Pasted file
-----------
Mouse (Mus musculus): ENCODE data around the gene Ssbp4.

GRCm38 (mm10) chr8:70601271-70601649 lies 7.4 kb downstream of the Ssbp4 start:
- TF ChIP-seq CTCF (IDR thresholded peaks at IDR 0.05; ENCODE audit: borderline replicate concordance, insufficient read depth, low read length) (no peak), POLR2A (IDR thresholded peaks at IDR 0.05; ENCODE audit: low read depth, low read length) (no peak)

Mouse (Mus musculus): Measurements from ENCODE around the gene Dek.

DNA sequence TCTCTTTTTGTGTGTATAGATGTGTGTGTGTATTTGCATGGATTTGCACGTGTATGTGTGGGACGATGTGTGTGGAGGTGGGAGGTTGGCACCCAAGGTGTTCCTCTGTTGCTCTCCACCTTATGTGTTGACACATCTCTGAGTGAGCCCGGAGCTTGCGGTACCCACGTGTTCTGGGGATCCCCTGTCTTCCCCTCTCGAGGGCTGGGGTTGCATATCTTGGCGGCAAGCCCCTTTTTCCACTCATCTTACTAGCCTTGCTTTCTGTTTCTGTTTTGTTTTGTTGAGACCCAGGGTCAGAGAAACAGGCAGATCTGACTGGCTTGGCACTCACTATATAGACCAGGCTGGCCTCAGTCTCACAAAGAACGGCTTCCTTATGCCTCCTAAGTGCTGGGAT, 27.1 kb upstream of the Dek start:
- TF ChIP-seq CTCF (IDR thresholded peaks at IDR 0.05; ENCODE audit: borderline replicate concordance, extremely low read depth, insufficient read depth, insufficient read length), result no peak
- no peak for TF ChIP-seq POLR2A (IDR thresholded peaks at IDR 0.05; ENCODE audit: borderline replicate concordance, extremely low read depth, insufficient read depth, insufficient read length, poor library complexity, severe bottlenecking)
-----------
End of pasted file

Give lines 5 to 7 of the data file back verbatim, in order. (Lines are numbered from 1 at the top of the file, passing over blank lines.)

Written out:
DNA sequence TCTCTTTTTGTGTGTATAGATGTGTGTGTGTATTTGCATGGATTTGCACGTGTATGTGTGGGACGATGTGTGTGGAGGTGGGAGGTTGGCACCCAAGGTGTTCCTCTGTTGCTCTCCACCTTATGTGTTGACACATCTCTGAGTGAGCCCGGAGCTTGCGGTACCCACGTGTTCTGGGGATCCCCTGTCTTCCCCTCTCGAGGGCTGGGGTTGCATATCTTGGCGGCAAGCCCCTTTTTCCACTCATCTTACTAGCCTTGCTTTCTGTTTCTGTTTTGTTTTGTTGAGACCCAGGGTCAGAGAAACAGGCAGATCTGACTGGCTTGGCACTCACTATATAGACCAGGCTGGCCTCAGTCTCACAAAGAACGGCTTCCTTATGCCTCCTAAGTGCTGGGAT, 27.1 kb upstream of the Dek start:
- TF ChIP-seq CTCF (IDR thresholded peaks at IDR 0.05; ENCODE audit: borderline replicate concordance, extremely low read depth, insufficient read depth, insufficient read length), result no peak
- no peak for TF ChIP-seq POLR2A (IDR thresholded peaks at IDR 0.05; ENCODE audit: borderline replicate concordance, extremely low read depth, insufficient read depth, insufficient read length, poor library complexity, severe bottlenecking)